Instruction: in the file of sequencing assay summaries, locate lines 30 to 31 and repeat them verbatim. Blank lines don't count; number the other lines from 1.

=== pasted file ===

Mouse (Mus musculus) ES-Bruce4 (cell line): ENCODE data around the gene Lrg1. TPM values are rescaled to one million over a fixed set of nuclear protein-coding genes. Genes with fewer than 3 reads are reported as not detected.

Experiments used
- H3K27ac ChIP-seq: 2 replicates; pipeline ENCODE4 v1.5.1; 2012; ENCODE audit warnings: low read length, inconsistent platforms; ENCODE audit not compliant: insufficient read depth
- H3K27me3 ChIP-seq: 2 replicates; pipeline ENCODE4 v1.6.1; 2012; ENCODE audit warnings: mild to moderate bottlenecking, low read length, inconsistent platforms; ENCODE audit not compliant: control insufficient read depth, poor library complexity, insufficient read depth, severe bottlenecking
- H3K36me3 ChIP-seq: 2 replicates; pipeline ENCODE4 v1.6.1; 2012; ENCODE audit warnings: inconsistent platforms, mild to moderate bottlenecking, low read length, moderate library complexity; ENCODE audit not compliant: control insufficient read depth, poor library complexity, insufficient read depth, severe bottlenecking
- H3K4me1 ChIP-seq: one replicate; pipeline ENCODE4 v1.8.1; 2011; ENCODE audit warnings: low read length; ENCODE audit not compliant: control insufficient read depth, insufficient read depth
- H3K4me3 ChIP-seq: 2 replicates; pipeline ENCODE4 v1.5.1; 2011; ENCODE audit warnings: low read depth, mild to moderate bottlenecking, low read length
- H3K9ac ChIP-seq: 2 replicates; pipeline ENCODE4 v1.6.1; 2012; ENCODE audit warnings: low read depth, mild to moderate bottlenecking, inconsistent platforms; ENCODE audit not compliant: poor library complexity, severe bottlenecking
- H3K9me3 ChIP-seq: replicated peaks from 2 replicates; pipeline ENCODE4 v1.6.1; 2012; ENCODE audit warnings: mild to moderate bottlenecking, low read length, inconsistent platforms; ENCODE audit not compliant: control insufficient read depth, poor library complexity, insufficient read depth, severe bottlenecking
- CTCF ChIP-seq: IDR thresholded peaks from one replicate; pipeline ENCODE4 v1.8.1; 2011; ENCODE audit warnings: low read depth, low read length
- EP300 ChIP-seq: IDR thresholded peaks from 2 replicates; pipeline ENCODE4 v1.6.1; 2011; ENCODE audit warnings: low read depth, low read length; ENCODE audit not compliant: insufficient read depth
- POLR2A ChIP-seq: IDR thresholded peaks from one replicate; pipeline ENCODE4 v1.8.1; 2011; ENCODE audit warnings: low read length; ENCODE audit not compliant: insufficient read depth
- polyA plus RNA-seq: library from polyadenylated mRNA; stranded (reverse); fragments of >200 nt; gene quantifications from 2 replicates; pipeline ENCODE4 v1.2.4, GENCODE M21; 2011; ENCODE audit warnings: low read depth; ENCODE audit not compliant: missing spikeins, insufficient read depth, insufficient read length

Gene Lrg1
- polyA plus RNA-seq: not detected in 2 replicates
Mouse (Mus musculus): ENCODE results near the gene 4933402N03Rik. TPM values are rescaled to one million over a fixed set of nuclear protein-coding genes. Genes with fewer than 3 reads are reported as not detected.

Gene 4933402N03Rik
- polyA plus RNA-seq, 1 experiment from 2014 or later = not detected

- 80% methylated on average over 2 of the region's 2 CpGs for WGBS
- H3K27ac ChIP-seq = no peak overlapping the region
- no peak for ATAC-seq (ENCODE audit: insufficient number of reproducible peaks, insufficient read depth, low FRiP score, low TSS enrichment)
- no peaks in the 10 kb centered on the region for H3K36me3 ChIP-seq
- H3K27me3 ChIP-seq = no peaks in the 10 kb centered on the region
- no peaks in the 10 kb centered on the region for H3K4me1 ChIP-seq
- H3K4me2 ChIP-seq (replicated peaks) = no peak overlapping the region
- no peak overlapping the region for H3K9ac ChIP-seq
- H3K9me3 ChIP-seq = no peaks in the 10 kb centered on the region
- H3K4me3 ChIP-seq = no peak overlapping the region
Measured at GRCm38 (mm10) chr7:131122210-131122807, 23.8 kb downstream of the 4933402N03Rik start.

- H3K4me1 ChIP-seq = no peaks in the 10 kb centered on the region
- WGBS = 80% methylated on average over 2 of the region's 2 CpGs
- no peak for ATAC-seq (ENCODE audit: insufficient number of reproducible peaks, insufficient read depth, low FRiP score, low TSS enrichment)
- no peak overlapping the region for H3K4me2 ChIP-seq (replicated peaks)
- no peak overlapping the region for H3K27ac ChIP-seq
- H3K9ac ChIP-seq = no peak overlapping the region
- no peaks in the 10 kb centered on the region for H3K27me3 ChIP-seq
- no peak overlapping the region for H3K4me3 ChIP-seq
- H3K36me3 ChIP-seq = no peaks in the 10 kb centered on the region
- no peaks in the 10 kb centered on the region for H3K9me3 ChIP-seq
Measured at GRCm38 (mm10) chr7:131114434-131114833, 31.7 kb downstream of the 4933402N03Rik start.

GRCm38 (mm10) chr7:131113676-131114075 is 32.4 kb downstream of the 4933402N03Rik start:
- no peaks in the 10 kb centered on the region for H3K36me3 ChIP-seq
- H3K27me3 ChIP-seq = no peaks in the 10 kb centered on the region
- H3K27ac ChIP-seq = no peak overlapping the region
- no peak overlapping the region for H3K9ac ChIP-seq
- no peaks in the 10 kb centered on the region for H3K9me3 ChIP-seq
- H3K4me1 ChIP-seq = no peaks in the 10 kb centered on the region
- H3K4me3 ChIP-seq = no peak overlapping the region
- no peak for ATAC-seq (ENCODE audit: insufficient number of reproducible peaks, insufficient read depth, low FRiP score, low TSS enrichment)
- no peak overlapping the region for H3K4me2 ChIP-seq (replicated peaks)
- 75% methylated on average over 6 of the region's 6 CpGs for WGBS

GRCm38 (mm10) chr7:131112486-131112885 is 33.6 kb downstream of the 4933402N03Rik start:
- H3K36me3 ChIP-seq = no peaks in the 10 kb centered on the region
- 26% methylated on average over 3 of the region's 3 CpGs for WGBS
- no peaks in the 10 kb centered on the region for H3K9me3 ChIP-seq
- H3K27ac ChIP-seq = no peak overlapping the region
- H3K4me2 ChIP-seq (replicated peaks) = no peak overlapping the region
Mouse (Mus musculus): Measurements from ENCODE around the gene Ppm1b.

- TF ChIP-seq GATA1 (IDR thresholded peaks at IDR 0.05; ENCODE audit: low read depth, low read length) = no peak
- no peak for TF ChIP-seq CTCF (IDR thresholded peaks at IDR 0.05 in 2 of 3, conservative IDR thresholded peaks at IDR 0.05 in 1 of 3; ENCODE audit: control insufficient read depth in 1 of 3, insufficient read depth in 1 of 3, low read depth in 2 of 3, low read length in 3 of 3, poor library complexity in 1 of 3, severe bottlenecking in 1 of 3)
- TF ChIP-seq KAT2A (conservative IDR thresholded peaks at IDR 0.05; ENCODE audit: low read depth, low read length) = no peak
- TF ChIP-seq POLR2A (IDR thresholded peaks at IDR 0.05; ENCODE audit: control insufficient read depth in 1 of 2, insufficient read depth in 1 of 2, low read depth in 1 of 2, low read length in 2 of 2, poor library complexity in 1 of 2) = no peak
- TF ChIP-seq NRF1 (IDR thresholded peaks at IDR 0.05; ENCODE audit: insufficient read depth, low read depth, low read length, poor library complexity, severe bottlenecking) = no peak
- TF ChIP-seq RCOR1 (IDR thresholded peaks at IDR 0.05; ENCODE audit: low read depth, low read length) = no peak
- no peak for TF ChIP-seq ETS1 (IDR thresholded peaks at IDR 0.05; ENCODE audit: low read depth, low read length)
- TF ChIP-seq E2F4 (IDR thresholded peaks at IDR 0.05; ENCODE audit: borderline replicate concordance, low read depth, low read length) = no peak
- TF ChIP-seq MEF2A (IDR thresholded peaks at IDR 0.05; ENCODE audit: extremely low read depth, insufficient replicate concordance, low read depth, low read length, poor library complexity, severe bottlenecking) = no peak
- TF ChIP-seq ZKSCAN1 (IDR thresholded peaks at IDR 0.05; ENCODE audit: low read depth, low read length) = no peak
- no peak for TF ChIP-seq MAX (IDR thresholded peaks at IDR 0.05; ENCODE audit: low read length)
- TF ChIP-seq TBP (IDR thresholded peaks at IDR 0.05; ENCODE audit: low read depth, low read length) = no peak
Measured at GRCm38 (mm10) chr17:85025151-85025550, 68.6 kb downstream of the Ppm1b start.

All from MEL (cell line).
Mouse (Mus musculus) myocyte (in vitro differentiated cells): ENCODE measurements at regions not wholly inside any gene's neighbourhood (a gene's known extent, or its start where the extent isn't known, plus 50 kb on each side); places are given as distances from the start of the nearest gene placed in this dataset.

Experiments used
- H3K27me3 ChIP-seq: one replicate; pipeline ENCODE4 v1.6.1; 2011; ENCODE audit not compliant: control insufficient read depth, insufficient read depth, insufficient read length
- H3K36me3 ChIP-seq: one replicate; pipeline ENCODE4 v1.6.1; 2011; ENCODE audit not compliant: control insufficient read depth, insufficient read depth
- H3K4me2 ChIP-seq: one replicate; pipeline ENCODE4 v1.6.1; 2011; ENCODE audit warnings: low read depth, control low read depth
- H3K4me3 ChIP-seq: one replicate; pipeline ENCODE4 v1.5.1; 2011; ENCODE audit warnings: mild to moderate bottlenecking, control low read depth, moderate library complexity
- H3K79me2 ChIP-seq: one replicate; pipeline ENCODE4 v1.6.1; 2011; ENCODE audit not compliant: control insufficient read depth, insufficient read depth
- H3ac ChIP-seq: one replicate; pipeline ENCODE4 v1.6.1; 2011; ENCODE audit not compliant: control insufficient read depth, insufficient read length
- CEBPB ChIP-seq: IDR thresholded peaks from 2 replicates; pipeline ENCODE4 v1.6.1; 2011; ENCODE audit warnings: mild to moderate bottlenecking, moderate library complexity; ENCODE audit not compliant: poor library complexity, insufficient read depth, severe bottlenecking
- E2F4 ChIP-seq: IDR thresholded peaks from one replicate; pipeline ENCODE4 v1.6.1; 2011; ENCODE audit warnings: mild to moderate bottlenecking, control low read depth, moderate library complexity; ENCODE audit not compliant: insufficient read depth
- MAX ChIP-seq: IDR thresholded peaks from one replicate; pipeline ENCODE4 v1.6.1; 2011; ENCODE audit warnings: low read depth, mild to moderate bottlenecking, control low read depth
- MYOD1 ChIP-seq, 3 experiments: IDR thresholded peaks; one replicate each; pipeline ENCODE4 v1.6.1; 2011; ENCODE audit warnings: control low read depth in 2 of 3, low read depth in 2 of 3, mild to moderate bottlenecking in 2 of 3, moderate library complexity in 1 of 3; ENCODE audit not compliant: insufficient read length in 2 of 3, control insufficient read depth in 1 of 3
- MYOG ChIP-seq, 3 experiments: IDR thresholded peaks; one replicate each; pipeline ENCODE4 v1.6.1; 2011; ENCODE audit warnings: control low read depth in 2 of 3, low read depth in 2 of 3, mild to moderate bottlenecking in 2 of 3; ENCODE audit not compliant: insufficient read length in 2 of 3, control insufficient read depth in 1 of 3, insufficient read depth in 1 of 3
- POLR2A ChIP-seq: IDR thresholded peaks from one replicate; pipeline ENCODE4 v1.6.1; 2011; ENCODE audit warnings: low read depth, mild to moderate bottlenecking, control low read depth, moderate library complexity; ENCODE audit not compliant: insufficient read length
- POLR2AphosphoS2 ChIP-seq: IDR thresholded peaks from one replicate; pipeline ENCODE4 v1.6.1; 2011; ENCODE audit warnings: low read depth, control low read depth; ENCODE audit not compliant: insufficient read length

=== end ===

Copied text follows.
- H3K4me1 ChIP-seq = no peaks in the 10 kb centered on the region
- WGBS = 80% methylated on average over 2 of the region's 2 CpGs